On that note- the note of food that is- let me tell you a little something about the prevalence of rats in this national park. Apparently on our first night- when it was snowing and sub-zero (maybe- that's what it felt like but don't quote me on that!)- our ignorance to the possibility of rats eating our food didn't harm us one bit. However- on this night- we actually made the revelation that the rats in the park would chew through our tents if we had food in our backpacks. The suggestion was to put all your food in a bag and then tie it to a try. Now this maybe seem simple enough- but- when you add the wind factor to this equation- there is no way in heck that those bags would have stayed in the trees because we could barely keep our tents on the ground with that fierce wind, let alone a wimpy bag of crackers and canned tuna.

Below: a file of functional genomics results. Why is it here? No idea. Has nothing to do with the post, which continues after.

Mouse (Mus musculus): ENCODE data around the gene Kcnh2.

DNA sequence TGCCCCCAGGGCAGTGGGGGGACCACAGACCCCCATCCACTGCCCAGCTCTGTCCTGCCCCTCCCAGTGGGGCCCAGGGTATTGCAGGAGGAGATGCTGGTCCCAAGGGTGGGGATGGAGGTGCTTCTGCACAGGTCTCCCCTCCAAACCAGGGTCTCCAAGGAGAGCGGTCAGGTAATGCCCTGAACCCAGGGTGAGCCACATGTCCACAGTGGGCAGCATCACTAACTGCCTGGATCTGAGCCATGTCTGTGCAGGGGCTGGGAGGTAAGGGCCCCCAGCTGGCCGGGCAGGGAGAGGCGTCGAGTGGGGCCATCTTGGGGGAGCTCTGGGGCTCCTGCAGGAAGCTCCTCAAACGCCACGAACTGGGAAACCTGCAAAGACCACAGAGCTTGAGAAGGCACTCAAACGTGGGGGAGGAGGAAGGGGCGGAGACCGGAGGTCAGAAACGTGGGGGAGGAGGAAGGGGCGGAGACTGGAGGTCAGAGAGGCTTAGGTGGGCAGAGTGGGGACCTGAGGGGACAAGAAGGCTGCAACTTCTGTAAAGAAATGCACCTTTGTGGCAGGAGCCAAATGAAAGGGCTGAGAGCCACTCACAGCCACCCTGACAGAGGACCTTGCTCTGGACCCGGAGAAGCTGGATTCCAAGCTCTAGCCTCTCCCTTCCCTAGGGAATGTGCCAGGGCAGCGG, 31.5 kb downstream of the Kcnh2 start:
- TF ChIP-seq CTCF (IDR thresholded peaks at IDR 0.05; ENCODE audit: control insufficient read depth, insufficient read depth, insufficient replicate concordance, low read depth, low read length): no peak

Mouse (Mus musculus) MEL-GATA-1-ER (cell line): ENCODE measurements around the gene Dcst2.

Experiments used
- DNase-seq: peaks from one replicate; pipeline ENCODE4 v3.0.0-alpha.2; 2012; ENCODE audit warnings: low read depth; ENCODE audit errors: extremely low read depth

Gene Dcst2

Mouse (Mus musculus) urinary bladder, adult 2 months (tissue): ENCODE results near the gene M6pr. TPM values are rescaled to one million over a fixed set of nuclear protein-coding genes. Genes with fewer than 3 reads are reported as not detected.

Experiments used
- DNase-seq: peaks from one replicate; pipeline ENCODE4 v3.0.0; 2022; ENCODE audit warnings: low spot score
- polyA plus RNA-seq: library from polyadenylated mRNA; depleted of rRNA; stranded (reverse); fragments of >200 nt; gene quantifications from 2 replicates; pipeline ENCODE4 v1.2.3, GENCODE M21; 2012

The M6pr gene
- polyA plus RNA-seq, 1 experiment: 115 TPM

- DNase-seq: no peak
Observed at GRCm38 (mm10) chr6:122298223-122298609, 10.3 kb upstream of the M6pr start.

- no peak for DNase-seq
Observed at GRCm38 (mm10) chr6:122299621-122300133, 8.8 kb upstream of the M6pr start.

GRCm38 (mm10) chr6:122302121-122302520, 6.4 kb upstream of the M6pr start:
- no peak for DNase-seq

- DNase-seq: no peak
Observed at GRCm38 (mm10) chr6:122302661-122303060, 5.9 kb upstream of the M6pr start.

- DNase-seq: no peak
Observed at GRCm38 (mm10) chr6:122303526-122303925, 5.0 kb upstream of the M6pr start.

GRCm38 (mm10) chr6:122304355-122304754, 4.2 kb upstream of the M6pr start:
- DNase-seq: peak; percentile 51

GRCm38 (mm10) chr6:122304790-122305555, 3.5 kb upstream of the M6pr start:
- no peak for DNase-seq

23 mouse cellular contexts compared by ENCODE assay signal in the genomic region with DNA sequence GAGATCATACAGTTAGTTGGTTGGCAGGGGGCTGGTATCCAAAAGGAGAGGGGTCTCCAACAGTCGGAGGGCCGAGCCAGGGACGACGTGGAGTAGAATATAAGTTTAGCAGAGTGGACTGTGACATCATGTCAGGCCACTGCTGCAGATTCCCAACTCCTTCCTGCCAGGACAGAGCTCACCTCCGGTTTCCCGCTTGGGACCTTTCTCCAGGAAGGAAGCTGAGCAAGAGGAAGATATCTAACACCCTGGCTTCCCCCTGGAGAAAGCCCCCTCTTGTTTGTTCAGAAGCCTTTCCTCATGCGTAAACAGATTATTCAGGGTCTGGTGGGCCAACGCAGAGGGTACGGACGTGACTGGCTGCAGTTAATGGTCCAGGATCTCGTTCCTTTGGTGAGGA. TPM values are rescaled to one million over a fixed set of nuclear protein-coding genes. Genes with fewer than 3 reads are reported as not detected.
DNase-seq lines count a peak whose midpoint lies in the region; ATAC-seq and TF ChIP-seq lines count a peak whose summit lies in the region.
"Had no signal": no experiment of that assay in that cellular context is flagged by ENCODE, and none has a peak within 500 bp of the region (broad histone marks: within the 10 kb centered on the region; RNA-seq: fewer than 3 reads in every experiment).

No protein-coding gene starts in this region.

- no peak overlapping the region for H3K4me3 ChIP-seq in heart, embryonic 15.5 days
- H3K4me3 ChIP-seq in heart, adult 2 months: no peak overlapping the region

Our tent!!
Alas- nice people exist in Chile too and a girl that was staying inside the refugio offered to let us store our food in her room. Yay for friends! I cannot even imagine what would have happened if A) the rats had chewed a hole in our tent and then we had to pay the rental place... and B) if they had ruined all our food supplies and then we STARVED. An irrational conclusion I know- but let's just say there was a constant thought process on my mind about food and when my next meal was due to the intense amount of effort I was exerting all day EREDAY. 
Side note- check out this trash bag swag :D
Thats me in the purple(: